Sticking to Your Diet… When You Belly Up to the Bar!
By Lisa Spodak (ResultsNotTypical@worldnow.com)
Provided by WorldNow
Week 16 Weigh In:
Change this week: –2.5 lbs.
Change overall: –41.5 lbs.
I faced a very specific challenge this week — on Monday night, I held a fundraiser at Fred’s, a local bar and restaurant, as part of my participation in The Avon Walk for Breast Cancer. Since I clearly have a knack for putting myself in situations that will tempt me, I planned an evening starting with dinner and moving into several hours with me pouring drinks as a guest bartender.
When I started my weight loss journey back in February, one of the first things I did was cut out drinking. There were so many reasons that this was a good idea for me. Just a few:
- Alcoholic drinks are packed with empty calories
- When I’ve been drinking I tend to eat more — and eat “bad” foods
- When I’m out drinking, I’m not sleeping as much
But, while I’m definitely focused on making lifestyle changes rather than “going on a diet,” I don’t want to give up my social life — I still go out with friends, I still go to bars, and I still host fundraisers.
I really had nothing to worry about Monday — I was rushing around behind the bar so much I didn’t even notice that it had gotten to be 11:00 without me having a single soda, much less anything else! Whenever someone mentioned me having a shot or pouring myself something, I just smiled and kept doing what I was doing.
Even though it’s not always that easy, I’m actually very lucky. My friends all know that I’m trying to lose weight and am skipping the drinking as a part of that. They’re all very supportive and don’t put pressure on me. But I know a lot of people are not so lucky and may feel the need to “fake it” and look like they’re drinking… even when they’re not.
So I talked to some friendly servers at Vlada here in New York City about faking it and they had some great ideas. As bartender Damon Gravina explained, “a lot of times, it’s the act of drinking, rather than what you’re actually drinking, that’s important.”
He offered these easy ways to make it through a “dry” night without anyone being the wiser.
- Glass size matters. Ordering water in a pint glass will look like water in a pint glass–ordering water in a martini glass will look like a martini.
- Take control of the ordering. You can order a round of shots for everyone–with a shot of an energy drink or soda for yourself. Then let the bartender know that you’d like any subsequent shots to be the same.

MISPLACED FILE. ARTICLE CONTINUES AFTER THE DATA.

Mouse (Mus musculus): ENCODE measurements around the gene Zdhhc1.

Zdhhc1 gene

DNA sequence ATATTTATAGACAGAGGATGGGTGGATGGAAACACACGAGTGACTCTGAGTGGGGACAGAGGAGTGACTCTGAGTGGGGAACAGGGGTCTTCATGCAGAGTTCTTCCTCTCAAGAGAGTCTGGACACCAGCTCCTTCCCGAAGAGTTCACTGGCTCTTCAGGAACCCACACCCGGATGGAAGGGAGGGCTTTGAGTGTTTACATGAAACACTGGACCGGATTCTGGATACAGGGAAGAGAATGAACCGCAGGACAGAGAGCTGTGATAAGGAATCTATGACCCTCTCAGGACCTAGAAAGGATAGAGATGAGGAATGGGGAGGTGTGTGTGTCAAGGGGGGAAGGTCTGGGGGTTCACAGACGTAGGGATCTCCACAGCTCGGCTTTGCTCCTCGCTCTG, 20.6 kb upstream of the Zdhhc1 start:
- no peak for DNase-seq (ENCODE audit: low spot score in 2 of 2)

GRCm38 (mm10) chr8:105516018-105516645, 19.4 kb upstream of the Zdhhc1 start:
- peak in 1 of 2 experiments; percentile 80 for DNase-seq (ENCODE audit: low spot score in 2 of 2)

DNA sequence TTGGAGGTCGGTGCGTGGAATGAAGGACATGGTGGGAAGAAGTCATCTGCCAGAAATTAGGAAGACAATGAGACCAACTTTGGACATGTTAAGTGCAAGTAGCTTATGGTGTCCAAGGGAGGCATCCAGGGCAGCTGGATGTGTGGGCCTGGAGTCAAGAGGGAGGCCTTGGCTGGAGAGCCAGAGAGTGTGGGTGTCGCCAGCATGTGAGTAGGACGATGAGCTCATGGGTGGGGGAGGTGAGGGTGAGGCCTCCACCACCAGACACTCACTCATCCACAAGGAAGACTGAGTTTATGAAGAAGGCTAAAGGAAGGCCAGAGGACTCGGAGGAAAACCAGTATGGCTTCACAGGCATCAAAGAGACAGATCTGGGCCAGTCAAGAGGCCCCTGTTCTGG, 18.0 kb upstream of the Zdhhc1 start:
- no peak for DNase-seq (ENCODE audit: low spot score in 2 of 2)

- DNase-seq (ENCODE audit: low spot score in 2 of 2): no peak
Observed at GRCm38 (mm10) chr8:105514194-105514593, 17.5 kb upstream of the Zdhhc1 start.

- Ask for appropriate garnishes. Olives in your martini glass complete the look of your water martini; a lime with water in a rocks glass makes it look like you’re drinking gin or vodka.
- Drink slowly. Drink your ‘virgin’ cocktails at the same speed you’d drink the alcoholic versions. You may even want to work on your sip-and-wince!
- Know yourself–your friends do. Think about what you usually drink and order something similar in look. In addition to the water martini, here are some examples:
- Normally drink a straight clear alcohol? Water will do the trick. But remember, no bubbles!
- Toasting your friends at brunch? A champagne glass with half Ginger Ale and half Sprite will fool everyone.
- Normally a 7&7 fan? Try club soda with a dash of bitters. This also works for whiskey or Makers Mark and soda.
- Craving a vodka cranberry? Just go with cranberry and soda.
- Drink a beer. Most bars carry non-alcoholic beer. Just ask for it in a glass instead of the bottle.
- Don’t think you’re the only one. There are plenty of people out there who don’t drink. Don’t feel self–conscious about asking the bartender for some help–chances are, they won’t be surprised by any request you make and have definitely heard it all before.
Personally, I tend to be very all–or–nothing. So when I decided to change my drinking habits, I eliminated drinking altogether (except for very specific special occasions). For many people, cutting back is just as effective.
Cocktail waiter Todd Bergman gave me these tips for simply cutting back on drinking:
- Alternate your alcoholic beverages with non-alcoholic ones.
- Don’t be embarrassed to ask your bartender for a weak drink.
- Slow down… nurse your drinks.
- When your drinks starts to get low, simply ask your bartender for more ice
One last note. While a water martini may not cost you anything, if you want it shaken and prepared to look convincingly like the real thing, it takes the same effort as the real thing and your bartender should be tipped accordingly. Nothing will make your evening go more smoothly than getting the bartender on your side–no matter what you’re drinking!